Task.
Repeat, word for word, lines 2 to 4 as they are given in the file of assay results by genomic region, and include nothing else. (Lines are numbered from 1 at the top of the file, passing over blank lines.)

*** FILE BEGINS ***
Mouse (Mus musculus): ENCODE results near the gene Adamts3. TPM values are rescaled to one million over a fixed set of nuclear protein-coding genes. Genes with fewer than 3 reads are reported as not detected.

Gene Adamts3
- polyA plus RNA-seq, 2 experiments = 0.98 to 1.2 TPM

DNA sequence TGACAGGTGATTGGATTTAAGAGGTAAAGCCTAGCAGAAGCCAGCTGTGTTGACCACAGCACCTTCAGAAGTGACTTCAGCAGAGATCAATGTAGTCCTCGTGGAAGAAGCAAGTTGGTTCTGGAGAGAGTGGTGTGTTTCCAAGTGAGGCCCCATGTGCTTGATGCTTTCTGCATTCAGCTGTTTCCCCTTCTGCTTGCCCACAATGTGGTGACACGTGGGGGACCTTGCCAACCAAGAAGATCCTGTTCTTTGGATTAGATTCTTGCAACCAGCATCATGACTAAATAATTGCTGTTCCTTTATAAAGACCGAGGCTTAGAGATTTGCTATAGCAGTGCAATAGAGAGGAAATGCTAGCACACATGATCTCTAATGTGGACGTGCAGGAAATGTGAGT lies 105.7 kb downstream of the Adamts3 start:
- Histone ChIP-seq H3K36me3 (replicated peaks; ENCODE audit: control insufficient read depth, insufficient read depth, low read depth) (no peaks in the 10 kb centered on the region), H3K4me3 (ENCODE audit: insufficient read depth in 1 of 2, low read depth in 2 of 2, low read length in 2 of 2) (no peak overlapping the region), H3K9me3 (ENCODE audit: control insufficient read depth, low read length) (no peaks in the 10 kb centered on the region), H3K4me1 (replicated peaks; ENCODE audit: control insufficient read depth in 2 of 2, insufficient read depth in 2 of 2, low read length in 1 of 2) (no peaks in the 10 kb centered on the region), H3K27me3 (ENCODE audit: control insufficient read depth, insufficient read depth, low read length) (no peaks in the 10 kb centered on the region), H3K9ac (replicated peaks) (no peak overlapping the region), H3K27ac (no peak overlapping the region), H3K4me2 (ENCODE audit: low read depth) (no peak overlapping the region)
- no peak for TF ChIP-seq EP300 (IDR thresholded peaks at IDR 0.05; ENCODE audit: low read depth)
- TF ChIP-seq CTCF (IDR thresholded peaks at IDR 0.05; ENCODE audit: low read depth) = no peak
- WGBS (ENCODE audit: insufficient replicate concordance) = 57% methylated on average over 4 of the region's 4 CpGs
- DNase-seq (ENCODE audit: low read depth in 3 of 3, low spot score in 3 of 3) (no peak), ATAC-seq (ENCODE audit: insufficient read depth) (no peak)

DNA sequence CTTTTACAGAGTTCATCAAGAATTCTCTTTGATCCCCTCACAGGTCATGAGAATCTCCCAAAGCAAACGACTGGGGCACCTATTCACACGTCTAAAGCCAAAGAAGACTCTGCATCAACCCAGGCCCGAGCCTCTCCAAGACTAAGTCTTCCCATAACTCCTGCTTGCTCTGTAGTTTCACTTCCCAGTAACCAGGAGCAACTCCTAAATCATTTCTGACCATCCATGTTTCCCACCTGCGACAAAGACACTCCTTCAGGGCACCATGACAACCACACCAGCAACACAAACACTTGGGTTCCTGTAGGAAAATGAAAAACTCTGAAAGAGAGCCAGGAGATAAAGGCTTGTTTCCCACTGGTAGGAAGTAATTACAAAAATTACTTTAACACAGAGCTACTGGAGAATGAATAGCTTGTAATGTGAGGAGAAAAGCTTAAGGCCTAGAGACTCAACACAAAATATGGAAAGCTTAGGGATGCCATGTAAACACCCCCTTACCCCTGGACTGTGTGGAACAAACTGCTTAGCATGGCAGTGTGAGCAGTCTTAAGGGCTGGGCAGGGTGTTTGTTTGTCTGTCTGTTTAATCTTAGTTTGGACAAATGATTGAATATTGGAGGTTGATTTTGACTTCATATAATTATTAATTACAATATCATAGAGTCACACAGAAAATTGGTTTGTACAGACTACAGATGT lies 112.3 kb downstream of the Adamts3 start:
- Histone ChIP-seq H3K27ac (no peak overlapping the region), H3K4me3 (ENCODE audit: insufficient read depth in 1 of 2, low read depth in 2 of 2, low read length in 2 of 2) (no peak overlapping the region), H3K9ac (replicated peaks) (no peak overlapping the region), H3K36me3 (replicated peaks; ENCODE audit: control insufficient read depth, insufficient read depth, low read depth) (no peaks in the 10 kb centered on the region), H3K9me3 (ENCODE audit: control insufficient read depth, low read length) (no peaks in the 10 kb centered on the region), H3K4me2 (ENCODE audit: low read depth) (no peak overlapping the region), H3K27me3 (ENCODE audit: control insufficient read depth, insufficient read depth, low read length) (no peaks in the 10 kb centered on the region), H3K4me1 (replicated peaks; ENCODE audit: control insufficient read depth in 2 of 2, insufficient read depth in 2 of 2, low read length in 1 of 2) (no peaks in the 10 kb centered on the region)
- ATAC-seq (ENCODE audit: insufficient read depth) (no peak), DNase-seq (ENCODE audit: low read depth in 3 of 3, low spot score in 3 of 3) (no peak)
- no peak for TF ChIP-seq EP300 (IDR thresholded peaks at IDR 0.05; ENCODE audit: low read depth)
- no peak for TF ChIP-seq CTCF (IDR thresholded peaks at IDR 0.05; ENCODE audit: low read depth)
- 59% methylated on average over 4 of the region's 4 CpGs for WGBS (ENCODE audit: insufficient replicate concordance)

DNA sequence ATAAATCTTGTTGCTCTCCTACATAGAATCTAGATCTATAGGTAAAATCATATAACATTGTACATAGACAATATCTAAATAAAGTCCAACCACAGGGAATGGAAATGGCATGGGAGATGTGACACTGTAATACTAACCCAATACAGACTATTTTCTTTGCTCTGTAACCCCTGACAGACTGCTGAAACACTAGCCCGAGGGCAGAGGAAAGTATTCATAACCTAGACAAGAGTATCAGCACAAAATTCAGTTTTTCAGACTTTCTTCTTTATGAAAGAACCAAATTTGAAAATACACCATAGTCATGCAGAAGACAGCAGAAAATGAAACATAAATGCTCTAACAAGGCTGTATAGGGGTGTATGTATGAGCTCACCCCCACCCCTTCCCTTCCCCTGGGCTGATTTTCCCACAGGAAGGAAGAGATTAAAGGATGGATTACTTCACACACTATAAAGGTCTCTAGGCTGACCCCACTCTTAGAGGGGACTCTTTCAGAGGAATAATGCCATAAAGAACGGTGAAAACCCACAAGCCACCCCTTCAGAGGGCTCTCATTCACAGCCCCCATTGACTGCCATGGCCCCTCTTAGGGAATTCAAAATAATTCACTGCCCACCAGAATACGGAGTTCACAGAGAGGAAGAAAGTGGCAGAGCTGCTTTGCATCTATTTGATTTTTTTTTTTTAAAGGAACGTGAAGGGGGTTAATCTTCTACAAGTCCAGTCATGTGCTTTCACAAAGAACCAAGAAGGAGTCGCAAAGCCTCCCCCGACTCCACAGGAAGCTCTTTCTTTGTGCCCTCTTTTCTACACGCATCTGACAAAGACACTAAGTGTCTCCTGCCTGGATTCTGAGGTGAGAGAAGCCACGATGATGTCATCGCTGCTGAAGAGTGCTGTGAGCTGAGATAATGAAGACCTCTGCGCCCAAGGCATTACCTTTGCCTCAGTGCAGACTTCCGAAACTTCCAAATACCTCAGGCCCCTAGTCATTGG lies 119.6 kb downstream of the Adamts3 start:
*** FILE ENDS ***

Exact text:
Gene Adamts3
- polyA plus RNA-seq, 2 experiments = 0.98 to 1.2 TPM

DNA sequence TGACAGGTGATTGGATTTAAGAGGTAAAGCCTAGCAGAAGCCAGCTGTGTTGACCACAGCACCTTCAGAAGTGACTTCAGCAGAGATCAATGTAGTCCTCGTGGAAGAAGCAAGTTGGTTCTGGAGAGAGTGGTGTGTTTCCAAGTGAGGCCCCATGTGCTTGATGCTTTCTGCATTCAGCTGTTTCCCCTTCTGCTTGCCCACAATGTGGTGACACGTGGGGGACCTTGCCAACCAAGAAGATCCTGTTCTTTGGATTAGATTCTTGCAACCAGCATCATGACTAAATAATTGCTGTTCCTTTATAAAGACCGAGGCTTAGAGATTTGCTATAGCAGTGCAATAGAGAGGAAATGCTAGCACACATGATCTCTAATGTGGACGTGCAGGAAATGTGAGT lies 105.7 kb downstream of the Adamts3 start: